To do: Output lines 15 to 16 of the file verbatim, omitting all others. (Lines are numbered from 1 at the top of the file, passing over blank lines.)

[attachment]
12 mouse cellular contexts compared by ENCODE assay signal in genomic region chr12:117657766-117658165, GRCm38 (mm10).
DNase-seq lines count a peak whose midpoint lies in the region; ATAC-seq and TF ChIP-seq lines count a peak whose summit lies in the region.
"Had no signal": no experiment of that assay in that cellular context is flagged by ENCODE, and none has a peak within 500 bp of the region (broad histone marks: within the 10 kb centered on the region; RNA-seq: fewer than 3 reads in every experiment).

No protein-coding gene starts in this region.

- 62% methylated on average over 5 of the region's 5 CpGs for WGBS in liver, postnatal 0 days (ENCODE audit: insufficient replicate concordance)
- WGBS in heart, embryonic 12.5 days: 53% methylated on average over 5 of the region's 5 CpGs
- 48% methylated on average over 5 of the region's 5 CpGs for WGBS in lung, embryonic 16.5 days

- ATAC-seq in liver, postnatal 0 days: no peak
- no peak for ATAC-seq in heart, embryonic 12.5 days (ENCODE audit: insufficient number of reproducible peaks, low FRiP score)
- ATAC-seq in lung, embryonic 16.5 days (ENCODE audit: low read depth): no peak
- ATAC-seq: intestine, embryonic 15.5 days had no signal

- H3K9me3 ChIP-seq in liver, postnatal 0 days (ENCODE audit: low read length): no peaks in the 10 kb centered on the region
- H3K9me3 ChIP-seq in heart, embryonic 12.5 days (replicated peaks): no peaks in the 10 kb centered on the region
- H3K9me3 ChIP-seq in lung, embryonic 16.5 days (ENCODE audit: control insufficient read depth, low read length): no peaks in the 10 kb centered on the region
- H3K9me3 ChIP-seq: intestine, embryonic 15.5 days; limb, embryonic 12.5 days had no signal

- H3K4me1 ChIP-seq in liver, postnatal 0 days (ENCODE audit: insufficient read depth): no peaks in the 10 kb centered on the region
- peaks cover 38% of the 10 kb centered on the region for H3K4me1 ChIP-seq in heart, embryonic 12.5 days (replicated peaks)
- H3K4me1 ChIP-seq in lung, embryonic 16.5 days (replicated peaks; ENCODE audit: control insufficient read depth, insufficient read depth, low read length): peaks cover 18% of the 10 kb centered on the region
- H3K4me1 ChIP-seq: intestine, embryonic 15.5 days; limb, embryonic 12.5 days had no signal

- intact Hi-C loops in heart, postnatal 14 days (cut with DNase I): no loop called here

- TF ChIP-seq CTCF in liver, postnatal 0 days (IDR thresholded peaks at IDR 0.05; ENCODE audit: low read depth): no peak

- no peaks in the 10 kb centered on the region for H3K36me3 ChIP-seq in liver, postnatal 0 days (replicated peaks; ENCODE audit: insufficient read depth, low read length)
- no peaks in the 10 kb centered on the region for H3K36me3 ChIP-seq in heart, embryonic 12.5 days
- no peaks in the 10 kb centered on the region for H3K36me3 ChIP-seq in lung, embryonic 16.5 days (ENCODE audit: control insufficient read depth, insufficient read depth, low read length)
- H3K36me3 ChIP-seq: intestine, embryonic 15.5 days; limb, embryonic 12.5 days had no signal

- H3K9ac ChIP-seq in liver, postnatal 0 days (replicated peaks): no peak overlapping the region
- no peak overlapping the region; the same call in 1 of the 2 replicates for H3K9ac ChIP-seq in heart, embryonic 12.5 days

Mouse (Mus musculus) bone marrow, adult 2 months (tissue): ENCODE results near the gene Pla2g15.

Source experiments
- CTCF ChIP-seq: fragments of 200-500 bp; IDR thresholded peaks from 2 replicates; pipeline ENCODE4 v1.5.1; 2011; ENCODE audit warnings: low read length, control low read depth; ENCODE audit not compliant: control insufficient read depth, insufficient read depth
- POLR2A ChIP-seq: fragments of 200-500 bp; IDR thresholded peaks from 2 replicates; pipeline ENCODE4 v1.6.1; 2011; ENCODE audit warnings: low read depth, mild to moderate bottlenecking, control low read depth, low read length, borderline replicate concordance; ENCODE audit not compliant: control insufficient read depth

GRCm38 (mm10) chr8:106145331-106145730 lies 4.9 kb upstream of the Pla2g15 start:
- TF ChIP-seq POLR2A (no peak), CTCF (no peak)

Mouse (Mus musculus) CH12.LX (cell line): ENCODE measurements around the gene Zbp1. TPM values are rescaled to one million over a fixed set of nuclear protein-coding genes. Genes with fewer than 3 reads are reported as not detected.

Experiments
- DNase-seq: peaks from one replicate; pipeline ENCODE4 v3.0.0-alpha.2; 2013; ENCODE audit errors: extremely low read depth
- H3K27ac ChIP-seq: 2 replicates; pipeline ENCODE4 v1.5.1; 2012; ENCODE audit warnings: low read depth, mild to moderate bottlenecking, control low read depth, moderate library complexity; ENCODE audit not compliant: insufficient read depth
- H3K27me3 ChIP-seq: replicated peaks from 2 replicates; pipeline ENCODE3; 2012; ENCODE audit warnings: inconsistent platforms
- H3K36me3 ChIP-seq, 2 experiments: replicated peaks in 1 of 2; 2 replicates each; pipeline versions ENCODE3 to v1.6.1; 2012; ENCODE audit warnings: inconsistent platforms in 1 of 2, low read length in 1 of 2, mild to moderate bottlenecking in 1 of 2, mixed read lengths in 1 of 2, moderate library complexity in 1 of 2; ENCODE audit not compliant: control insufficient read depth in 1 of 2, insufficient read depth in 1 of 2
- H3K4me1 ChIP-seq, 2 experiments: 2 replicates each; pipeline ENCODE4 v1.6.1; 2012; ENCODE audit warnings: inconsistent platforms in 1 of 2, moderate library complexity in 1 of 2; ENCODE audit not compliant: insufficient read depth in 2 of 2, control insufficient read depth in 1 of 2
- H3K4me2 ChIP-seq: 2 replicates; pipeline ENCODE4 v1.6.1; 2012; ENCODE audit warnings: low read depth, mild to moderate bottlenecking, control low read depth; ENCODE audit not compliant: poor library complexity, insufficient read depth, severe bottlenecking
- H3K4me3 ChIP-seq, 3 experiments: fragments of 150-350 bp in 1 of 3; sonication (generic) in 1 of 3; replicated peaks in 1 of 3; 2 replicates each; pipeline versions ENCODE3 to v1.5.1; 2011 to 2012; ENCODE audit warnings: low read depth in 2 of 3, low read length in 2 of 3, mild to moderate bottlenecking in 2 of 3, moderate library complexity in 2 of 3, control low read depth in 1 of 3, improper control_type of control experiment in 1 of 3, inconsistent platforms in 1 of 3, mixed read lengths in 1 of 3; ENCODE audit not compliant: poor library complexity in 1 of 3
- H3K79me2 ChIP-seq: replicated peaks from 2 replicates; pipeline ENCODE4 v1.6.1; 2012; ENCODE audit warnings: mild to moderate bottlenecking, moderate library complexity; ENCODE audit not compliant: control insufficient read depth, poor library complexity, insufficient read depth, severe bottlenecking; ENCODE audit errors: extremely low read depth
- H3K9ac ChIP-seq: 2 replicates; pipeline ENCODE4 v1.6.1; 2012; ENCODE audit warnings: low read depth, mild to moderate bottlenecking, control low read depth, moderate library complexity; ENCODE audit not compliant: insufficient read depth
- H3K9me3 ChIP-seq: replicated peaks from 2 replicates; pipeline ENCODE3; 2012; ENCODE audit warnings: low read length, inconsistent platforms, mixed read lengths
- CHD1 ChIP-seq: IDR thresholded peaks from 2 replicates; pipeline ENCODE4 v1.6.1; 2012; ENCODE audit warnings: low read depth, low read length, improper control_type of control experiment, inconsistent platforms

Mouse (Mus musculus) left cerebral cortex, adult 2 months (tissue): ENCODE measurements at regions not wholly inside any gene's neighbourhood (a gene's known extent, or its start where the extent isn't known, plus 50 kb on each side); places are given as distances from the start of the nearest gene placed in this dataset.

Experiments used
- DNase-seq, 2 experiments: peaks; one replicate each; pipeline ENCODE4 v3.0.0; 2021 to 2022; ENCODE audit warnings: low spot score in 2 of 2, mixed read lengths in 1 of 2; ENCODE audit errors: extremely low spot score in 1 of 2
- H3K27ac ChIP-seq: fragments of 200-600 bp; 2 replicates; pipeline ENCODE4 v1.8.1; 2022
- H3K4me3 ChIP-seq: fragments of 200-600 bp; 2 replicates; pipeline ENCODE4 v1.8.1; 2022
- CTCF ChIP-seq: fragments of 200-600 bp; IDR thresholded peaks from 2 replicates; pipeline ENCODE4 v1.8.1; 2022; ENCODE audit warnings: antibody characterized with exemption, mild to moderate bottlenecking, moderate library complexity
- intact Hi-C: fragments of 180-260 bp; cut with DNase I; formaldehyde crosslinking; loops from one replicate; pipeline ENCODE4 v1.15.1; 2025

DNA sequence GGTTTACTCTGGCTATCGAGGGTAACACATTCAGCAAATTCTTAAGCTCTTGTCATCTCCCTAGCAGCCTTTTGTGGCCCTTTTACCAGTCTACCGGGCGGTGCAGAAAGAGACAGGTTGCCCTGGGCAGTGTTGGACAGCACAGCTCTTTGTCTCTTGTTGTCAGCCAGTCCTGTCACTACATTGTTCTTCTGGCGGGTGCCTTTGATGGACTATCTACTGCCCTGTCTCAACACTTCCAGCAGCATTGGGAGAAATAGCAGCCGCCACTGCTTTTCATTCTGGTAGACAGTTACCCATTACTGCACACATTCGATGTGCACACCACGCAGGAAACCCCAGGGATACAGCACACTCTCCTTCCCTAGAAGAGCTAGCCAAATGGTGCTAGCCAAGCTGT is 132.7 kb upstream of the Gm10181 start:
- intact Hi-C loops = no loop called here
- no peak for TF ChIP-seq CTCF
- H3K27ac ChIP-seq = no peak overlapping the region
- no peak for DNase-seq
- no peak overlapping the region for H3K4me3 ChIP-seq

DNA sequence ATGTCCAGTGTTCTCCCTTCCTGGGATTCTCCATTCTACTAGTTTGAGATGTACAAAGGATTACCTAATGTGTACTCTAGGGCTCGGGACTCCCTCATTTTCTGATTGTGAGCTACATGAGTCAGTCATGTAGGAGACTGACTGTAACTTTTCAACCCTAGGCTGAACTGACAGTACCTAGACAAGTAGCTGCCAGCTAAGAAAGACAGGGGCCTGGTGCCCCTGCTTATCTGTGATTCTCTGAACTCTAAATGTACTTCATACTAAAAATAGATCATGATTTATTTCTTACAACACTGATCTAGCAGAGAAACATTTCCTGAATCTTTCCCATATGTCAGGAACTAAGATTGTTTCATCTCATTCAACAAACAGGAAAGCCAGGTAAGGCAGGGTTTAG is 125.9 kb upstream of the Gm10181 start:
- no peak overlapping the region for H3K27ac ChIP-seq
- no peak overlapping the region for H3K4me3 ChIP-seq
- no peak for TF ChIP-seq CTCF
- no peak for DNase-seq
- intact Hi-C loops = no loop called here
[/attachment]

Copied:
- H3K9me3 ChIP-seq: intestine, embryonic 15.5 days; limb, embryonic 12.5 days had no signal

- H3K4me1 ChIP-seq in liver, postnatal 0 days (ENCODE audit: insufficient read depth): no peaks in the 10 kb centered on the region